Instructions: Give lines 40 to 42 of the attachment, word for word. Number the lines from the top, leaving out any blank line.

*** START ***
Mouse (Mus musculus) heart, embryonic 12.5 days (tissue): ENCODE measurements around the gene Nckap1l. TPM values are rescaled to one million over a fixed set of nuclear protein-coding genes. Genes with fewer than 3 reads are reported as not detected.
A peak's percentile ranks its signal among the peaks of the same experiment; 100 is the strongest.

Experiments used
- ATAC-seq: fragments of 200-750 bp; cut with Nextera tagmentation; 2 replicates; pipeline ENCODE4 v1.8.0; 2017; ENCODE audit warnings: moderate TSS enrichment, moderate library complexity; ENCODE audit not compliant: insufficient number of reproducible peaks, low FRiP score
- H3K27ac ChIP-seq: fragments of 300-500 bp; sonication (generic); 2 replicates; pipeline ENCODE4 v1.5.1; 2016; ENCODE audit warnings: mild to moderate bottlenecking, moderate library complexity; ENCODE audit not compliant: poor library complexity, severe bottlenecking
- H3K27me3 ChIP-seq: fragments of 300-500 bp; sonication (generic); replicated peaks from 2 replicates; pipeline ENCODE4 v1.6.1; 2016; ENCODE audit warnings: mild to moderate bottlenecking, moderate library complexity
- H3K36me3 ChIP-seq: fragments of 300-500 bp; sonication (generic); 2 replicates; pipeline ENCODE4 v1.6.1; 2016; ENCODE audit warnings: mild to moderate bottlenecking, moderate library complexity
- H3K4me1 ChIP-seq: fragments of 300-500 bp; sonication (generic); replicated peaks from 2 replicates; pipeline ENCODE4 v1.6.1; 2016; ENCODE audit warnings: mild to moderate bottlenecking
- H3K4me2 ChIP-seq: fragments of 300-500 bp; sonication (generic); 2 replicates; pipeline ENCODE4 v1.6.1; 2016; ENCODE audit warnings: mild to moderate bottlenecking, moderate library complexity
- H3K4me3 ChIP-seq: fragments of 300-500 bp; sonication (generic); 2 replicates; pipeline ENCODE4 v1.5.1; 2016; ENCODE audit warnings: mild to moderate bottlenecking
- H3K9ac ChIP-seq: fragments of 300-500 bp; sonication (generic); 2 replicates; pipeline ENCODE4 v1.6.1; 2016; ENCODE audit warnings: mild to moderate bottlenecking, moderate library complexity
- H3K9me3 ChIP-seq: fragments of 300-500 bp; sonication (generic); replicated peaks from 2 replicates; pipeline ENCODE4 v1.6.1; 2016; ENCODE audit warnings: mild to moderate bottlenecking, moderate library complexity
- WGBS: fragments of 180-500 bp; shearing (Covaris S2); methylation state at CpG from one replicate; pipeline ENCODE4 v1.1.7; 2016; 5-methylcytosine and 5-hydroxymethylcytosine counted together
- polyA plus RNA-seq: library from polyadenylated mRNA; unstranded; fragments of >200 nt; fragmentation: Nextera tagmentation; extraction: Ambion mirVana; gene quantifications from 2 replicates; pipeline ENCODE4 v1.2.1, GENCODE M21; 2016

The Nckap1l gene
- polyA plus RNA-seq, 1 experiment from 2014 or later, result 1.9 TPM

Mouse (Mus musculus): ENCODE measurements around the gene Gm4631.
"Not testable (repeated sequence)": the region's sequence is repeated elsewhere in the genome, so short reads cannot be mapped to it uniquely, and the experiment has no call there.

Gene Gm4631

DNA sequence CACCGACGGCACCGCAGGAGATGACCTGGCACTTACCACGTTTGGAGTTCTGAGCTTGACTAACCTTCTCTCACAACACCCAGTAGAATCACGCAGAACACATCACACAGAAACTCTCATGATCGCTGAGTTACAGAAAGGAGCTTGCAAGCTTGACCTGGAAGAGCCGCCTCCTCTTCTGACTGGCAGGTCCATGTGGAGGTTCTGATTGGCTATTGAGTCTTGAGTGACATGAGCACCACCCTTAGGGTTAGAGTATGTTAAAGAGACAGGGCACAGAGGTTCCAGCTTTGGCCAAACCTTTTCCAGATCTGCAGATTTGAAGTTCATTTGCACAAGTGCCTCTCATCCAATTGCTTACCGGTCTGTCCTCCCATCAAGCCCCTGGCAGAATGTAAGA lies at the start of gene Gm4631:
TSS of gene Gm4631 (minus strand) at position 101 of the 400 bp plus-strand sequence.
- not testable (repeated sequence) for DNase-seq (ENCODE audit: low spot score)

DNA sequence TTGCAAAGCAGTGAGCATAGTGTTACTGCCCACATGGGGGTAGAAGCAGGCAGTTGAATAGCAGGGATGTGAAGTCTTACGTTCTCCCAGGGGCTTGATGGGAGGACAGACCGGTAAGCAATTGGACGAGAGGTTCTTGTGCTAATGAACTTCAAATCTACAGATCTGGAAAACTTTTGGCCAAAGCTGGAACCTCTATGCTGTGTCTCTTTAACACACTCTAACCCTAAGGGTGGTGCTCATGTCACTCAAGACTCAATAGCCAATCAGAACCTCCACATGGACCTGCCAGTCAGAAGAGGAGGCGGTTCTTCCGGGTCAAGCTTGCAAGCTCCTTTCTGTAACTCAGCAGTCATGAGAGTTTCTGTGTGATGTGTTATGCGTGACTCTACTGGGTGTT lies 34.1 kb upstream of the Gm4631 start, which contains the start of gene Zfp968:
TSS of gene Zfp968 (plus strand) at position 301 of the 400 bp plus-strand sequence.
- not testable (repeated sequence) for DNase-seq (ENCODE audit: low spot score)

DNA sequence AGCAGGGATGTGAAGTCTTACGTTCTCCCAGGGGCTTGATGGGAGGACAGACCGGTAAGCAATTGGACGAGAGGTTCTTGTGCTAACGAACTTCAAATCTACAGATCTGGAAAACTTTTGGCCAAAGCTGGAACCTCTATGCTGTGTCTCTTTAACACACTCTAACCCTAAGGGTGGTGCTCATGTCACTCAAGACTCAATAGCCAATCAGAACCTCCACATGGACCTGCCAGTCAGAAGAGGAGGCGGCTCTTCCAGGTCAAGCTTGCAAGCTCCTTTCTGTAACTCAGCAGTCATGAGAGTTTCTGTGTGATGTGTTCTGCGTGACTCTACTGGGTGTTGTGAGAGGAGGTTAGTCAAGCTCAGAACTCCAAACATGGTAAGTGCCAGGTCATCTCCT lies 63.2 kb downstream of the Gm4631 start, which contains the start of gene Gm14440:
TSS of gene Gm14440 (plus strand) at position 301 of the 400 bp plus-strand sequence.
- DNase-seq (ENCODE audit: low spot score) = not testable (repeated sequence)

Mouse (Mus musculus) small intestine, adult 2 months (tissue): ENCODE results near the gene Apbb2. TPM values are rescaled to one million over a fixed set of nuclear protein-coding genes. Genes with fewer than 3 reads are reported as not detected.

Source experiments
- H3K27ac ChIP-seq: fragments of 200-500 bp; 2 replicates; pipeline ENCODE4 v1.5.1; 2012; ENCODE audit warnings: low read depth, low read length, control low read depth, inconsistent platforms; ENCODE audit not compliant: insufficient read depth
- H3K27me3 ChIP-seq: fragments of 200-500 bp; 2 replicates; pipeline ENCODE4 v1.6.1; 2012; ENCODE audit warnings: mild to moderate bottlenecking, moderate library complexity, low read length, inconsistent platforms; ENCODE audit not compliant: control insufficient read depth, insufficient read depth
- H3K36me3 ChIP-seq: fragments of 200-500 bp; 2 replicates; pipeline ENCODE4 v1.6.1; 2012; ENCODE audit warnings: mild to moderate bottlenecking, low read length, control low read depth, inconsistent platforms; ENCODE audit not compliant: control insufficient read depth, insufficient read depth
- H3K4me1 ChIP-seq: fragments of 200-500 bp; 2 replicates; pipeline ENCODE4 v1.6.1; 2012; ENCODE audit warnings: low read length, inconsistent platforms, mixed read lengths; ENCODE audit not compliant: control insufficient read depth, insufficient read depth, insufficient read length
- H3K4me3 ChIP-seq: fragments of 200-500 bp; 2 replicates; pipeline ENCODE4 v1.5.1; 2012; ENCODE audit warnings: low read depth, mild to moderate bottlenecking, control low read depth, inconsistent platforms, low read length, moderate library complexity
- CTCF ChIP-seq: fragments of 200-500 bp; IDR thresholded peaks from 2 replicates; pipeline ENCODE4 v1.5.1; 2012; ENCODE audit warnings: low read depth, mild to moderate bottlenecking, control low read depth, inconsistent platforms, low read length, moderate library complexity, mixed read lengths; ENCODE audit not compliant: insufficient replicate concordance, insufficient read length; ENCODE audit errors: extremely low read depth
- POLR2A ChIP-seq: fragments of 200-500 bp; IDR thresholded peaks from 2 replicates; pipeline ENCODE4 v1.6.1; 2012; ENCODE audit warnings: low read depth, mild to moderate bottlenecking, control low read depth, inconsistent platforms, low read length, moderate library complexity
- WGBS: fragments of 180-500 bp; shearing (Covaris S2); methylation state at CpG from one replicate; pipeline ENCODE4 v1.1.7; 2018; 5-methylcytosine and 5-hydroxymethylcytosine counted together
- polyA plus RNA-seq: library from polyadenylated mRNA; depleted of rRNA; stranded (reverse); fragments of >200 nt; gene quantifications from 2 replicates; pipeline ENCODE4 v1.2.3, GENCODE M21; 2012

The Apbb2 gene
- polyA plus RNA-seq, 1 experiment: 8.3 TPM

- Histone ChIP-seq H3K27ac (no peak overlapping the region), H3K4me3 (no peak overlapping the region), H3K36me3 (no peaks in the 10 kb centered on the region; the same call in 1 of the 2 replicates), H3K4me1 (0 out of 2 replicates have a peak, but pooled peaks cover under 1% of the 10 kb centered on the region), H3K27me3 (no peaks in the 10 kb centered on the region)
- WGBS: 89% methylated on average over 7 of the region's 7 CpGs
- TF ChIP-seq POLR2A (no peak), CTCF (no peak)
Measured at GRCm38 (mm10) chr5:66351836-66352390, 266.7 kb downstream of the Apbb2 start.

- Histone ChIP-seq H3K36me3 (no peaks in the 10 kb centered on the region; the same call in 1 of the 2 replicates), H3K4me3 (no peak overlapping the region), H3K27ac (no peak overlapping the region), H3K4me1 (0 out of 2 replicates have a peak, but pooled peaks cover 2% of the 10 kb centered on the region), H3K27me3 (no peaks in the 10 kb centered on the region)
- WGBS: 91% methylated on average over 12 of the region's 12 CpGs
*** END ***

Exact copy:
The Apbb2 gene
- polyA plus RNA-seq, 1 experiment: 8.3 TPM

- Histone ChIP-seq H3K27ac (no peak overlapping the region), H3K4me3 (no peak overlapping the region), H3K36me3 (no peaks in the 10 kb centered on the region; the same call in 1 of the 2 replicates), H3K4me1 (0 out of 2 replicates have a peak, but pooled peaks cover under 1% of the 10 kb centered on the region), H3K27me3 (no peaks in the 10 kb centered on the region)